On November 2, 2016, the Chicago Cubs broke the longest title drought in American professional sports when they defeated the Cleveland Indians 8-7 in Game 7 of the World Series. In addition to on-field talent, a lot of what finally made the Cubs World Series champs again was due to manager Joe Maddon.
First, Maddon is not your typical major league baseball manager. His unconventional recognition and appreciation methods range from hiring a magician pre-game amid a five game losing streak to bringing zoo animals into Wrigley Field to reward and motivate players during a tight divisional race. Maddon’s wacky and easygoing approach was the best way to appreciate and recognize his young core of players.
Brayden King, a professor at Northwestern’s Kellogg School of Management further explains, “What Maddon wanted to do was create a culture that rewards players for good work but doesn’t limit their inventions and individuality.” More so, Maddon's recognition tactics conveyed the trust he had with his players. Even after barely winning a pivotal Game 5 of the World Series, Maddon encouraged his players to stay in Chicago the next day (Halloween) and take the time to trick or treat with their families before flying to Cleveland for Game 6 and 7. He knew an extra workout or batting practice wasn’t what his team needed — but to relax and spend time with their families. The players had all the tools and strategies in place for the two biggest games of their careers.
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So, how can you become the Joe Maddon of your organization and find recognition tactics that are unique and, more importantly, work for your team? Read our tips below.
No matter if you just started a company or are a part of an established company, you need to fully understand your employees and the company culture—or have a good idea of the culture that you want to create. Sit down with employees for informal visits to understand what they want from their job and from their careers. Find out what really motivates them and helps them find purpose at work. Through these meetings, you can build a program that caters to your employees and not a program your employees adapt to.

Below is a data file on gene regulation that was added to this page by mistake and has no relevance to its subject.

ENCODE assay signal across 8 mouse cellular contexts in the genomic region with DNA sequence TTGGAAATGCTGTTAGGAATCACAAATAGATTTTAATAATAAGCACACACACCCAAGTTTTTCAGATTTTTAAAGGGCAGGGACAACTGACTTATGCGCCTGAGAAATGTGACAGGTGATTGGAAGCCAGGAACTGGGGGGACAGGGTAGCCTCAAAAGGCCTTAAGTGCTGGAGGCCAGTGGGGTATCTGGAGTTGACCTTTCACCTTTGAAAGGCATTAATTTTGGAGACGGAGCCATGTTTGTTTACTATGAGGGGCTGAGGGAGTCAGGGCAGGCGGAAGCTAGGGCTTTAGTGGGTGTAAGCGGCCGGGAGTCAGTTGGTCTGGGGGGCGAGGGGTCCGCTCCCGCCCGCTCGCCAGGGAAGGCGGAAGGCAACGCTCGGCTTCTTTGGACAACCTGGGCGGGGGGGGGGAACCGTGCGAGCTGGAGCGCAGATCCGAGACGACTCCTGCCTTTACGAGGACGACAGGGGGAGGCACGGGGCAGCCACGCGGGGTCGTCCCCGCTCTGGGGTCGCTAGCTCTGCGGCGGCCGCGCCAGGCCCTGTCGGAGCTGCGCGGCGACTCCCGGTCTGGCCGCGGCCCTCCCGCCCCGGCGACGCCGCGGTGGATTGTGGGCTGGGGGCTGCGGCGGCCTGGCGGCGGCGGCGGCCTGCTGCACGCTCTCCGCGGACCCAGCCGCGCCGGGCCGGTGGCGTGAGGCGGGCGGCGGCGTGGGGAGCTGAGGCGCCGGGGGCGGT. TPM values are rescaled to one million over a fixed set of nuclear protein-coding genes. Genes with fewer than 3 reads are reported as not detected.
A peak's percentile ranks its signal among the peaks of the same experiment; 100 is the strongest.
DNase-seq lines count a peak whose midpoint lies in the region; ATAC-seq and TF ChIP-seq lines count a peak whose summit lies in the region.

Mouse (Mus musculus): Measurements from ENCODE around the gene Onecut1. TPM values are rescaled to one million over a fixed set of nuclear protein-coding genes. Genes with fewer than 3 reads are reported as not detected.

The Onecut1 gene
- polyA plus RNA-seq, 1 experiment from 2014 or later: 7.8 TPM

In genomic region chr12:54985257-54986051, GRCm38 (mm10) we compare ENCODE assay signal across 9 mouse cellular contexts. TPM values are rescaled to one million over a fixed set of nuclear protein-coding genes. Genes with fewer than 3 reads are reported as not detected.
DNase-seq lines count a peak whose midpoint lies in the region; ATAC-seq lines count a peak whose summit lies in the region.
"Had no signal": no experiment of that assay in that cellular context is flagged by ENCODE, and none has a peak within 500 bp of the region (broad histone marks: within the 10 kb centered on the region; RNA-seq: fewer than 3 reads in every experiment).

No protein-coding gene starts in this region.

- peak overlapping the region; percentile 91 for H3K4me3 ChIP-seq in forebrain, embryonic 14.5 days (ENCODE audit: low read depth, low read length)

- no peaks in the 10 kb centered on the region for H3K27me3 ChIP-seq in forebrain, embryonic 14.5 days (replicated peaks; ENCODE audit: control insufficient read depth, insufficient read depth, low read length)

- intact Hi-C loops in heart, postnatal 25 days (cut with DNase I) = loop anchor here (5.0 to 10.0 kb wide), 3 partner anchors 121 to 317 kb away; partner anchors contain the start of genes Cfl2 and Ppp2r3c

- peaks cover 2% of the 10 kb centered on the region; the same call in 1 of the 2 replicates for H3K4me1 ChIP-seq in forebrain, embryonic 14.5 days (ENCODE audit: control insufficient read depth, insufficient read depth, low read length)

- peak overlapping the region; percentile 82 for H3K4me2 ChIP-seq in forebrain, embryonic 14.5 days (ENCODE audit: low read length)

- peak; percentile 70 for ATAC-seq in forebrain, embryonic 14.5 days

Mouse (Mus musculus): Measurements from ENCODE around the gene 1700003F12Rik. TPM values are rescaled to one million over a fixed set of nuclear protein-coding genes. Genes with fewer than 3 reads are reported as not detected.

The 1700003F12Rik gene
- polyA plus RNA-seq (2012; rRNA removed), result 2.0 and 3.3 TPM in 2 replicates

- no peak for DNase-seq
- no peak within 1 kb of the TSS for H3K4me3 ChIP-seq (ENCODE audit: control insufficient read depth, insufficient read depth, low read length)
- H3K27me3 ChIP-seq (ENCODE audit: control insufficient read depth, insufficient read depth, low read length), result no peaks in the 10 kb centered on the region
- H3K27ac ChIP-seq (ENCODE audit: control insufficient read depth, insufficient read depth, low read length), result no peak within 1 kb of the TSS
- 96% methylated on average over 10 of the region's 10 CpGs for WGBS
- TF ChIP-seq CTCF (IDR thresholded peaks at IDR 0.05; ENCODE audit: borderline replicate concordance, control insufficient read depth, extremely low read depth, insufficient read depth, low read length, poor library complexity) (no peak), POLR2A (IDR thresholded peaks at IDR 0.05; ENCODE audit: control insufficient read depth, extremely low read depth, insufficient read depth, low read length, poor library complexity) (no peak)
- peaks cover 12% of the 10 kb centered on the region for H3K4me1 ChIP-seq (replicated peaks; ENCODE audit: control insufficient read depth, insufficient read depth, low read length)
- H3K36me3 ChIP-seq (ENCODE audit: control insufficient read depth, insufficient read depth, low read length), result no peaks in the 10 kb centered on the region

If you don’t have time to sit down and meet with employees, send out surveys that ask about how your employees want to be recognized (manager-to-peer, peer-to-peer, etc.). Be sure to include sections with free response so you can get specific ideas.
Revamp company culture to incorporate recognition
Chances are that if you are creating or revamping an employee recognition program, then recognition isn’t a huge part of your current company culture. But, it’s something that can be easily fixed! The sooner you start implementing recognition, the more motivated your employees can become each day. It may be awkward at first, but once your employees catch on to the recognition program, it will become a natural aspect of your organization.
Make sure criteria of an award or recognition is clearly stated
No one likes ambiguity when it comes to recognition programs. In fact, when employees don’t know what constitutes winning an award within your program, they are more likely to not participate or worse, become disengaged. Be sure that your programs are clearly understood, both the measurable and unmeasurable criteria. Again, the actions and behaviors you are awarding should embody the established company culture.
Make personalization a priority
A key to Maddon’s managerial tactics was how he appealed to his players values — mainly giving them more free time to spend with friends and family. So, whether you implement gift lists or include handwritten notes, make the recognition or award individualized to the person.
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After you’ve implemented recognition tactics and programs, be sure to periodically check in with employees to make sure they are satisfied with the programs and what can be improved. Furthermore, your company culture and employees may change over the years, so chances are you’ll need to make some adjustments to your recognition programs as time goes by.
Through Maddon’s managerial tactics, he became the manager baseball players want to play for. You can do the same with your employees when you take the time and effort to create recognition and appreciation programs that relate and work best for them. Now that's a home run!